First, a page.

Introduction

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An oral history interview with Catherine Wiley, a technician in the Women's Army Corps, serving at Fort Benning, Georgia during World War II. Courtesy of the Kenan Research Center at the Atlanta History Center via Digital Library of Georgia.

In Action

By the end of World War II, there were more than 288,000 women serving in the United States Armed Forces.

Georgia State College for Women in Milledgeville was selected as one of four colleges nationwide to host a Navy WAVES (Women Appointed for Voluntary Emergency Service) program that provided a three-month intensive training course for new WAVES who would go on to serve at naval stations as reservists.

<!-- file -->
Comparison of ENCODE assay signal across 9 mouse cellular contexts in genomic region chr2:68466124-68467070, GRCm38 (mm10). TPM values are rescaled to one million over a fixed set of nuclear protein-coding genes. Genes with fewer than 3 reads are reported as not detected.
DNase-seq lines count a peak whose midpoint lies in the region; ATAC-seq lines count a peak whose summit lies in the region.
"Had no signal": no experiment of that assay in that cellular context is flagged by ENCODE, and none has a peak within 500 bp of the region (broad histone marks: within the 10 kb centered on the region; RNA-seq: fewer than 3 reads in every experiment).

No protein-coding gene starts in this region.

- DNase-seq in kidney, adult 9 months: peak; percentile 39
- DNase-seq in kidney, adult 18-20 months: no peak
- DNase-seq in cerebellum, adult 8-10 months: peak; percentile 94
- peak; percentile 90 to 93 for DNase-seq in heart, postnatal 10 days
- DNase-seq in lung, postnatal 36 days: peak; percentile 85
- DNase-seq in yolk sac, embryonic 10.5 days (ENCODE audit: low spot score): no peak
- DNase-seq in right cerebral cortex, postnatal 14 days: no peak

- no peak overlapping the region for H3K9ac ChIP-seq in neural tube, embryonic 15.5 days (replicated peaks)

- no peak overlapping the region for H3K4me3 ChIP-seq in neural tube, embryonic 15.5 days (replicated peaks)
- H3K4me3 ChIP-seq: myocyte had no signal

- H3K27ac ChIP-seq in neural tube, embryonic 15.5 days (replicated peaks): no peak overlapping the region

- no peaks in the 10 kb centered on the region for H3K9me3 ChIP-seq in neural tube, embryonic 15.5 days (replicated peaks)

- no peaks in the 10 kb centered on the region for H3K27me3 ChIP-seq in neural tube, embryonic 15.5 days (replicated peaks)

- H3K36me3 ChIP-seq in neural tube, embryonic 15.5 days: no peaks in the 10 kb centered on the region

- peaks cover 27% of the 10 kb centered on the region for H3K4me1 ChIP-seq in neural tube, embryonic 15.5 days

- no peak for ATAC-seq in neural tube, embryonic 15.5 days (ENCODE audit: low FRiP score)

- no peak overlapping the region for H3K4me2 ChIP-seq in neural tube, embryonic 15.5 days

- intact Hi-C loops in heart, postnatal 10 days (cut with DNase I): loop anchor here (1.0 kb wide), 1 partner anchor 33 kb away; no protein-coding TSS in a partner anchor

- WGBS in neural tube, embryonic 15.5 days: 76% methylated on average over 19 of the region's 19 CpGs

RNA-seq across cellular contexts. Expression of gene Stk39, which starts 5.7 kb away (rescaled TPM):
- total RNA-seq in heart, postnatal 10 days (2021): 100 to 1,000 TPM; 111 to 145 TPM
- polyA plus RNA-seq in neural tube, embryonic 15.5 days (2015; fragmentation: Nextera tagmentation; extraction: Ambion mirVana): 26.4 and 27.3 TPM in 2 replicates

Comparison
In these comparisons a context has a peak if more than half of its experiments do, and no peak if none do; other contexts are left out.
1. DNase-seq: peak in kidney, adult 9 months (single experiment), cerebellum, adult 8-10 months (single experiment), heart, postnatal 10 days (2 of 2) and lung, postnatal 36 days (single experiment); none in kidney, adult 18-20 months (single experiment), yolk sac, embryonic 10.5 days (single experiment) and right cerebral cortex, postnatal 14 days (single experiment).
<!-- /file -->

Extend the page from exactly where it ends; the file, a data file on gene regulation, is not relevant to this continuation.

In May of 1942, the Women’s Army Corps was formed (initially as the Women’s Auxiliary Army Corps). By 1945, there were more than 100,000 WACs. In January of 1943, Fort Oglethorpe in North Georgia opened the nation’s third WAC training center. The facility trained as many as one thousand women weekly. Upon completion of a four-week course, WACs worked in jobs both stateside and abroad in battle.

Women’s Air Service Pilots (WASPs) flew military aircraft. Their duties included transporting new airplanes from factories to military bases, testing repaired planes, and carrying targets for practicing air gunners. Camp Stewart, approximately forty miles west of Savannah, was used as a training site for WASPs learning how to fly planes pulling antiaircraft targets.